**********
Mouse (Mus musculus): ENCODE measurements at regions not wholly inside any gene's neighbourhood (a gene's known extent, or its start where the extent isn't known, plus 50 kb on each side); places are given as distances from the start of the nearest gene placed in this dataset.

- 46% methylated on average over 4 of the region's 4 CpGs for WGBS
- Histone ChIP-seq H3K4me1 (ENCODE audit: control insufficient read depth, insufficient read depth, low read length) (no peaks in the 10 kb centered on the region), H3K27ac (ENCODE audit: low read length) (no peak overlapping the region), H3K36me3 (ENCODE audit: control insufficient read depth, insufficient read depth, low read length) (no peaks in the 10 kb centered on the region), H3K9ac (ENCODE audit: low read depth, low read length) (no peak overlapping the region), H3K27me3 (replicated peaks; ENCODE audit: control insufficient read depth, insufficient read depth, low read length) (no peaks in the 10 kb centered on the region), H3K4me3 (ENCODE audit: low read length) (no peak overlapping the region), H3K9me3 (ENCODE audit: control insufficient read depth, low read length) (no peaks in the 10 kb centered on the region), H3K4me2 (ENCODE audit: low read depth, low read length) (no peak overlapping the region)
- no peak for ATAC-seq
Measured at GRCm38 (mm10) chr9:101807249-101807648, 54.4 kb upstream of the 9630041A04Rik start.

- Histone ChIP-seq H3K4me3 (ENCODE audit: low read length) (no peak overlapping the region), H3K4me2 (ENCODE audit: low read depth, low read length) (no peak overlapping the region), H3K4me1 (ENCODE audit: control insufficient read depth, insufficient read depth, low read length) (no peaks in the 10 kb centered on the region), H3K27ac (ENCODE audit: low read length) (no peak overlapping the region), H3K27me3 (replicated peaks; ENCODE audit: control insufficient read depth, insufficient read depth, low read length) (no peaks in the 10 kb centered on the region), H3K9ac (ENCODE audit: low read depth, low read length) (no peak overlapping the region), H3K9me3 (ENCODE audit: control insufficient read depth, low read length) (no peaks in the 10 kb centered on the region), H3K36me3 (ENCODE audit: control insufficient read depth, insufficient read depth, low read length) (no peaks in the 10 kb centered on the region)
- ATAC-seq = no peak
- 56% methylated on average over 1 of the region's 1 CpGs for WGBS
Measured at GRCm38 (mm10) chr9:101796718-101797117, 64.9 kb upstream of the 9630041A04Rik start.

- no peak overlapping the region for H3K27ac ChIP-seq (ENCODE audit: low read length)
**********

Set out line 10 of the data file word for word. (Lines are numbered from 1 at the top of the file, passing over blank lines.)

- no peak overlapping the region for H3K27ac ChIP-seq (ENCODE audit: low read length)